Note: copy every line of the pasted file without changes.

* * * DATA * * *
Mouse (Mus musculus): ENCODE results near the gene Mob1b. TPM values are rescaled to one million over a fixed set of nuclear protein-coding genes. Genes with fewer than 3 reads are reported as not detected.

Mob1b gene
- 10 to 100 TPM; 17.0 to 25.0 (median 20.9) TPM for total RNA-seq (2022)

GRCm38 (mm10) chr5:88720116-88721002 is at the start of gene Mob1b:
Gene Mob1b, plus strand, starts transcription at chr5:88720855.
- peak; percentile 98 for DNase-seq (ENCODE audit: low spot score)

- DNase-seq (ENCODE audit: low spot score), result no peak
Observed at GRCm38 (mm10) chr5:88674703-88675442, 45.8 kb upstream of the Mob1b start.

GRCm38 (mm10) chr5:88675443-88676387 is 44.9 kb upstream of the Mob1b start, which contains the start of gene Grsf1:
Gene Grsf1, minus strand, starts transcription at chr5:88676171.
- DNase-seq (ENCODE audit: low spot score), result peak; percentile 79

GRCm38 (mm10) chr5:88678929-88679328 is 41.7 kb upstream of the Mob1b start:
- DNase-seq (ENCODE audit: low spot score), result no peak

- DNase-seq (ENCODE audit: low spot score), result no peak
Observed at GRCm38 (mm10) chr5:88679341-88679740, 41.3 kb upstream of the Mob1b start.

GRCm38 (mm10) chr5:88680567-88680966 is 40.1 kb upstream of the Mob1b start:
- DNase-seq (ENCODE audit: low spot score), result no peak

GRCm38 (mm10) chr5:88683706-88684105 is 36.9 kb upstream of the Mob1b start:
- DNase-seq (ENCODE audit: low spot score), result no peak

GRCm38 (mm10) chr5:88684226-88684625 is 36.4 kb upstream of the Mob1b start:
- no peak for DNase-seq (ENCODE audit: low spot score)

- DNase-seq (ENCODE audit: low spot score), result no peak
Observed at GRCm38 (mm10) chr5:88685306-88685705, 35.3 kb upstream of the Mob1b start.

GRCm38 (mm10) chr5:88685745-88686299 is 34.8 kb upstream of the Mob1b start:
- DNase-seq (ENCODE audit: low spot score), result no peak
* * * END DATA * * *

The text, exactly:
Mouse (Mus musculus): ENCODE results near the gene Mob1b. TPM values are rescaled to one million over a fixed set of nuclear protein-coding genes. Genes with fewer than 3 reads are reported as not detected.

Mob1b gene
- 10 to 100 TPM; 17.0 to 25.0 (median 20.9) TPM for total RNA-seq (2022)

GRCm38 (mm10) chr5:88720116-88721002 is at the start of gene Mob1b:
Gene Mob1b, plus strand, starts transcription at chr5:88720855.
- peak; percentile 98 for DNase-seq (ENCODE audit: low spot score)

- DNase-seq (ENCODE audit: low spot score), result no peak
Observed at GRCm38 (mm10) chr5:88674703-88675442, 45.8 kb upstream of the Mob1b start.

GRCm38 (mm10) chr5:88675443-88676387 is 44.9 kb upstream of the Mob1b start, which contains the start of gene Grsf1:
Gene Grsf1, minus strand, starts transcription at chr5:88676171.
- DNase-seq (ENCODE audit: low spot score), result peak; percentile 79

GRCm38 (mm10) chr5:88678929-88679328 is 41.7 kb upstream of the Mob1b start:
- DNase-seq (ENCODE audit: low spot score), result no peak

- DNase-seq (ENCODE audit: low spot score), result no peak
Observed at GRCm38 (mm10) chr5:88679341-88679740, 41.3 kb upstream of the Mob1b start.

GRCm38 (mm10) chr5:88680567-88680966 is 40.1 kb upstream of the Mob1b start:
- DNase-seq (ENCODE audit: low spot score), result no peak

GRCm38 (mm10) chr5:88683706-88684105 is 36.9 kb upstream of the Mob1b start:
- DNase-seq (ENCODE audit: low spot score), result no peak

GRCm38 (mm10) chr5:88684226-88684625 is 36.4 kb upstream of the Mob1b start:
- no peak for DNase-seq (ENCODE audit: low spot score)

- DNase-seq (ENCODE audit: low spot score), result no peak
Observed at GRCm38 (mm10) chr5:88685306-88685705, 35.3 kb upstream of the Mob1b start.

GRCm38 (mm10) chr5:88685745-88686299 is 34.8 kb upstream of the Mob1b start:
- DNase-seq (ENCODE audit: low spot score), result no peak